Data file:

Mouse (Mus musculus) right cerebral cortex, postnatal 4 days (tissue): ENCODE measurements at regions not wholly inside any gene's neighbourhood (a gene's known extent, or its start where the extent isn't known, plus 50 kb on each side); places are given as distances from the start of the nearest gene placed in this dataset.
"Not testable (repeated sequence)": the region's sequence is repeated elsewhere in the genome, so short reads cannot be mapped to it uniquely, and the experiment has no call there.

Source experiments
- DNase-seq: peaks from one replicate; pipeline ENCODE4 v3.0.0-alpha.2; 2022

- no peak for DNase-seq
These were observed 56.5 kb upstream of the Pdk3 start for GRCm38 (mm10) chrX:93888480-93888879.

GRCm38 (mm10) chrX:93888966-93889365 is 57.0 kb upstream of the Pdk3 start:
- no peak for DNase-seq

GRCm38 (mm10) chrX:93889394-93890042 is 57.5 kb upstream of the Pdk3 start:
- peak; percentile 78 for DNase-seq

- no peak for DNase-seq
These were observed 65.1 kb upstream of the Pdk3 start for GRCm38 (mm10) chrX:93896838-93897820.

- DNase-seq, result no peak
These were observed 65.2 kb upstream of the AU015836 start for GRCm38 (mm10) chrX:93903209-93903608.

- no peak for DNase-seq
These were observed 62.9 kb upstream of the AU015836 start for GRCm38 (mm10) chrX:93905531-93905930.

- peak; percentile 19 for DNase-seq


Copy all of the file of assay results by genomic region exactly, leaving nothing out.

Mouse (Mus musculus) right cerebral cortex, postnatal 4 days (tissue): ENCODE measurements at regions not wholly inside any gene's neighbourhood (a gene's known extent, or its start where the extent isn't known, plus 50 kb on each side); places are given as distances from the start of the nearest gene placed in this dataset.
"Not testable (repeated sequence)": the region's sequence is repeated elsewhere in the genome, so short reads cannot be mapped to it uniquely, and the experiment has no call there.

Source experiments
- DNase-seq: peaks from one replicate; pipeline ENCODE4 v3.0.0-alpha.2; 2022

- no peak for DNase-seq
These were observed 56.5 kb upstream of the Pdk3 start for GRCm38 (mm10) chrX:93888480-93888879.

GRCm38 (mm10) chrX:93888966-93889365 is 57.0 kb upstream of the Pdk3 start:
- no peak for DNase-seq

GRCm38 (mm10) chrX:93889394-93890042 is 57.5 kb upstream of the Pdk3 start:
- peak; percentile 78 for DNase-seq

- no peak for DNase-seq
These were observed 65.1 kb upstream of the Pdk3 start for GRCm38 (mm10) chrX:93896838-93897820.

- DNase-seq, result no peak
These were observed 65.2 kb upstream of the AU015836 start for GRCm38 (mm10) chrX:93903209-93903608.

- no peak for DNase-seq
These were observed 62.9 kb upstream of the AU015836 start for GRCm38 (mm10) chrX:93905531-93905930.

- peak; percentile 19 for DNase-seq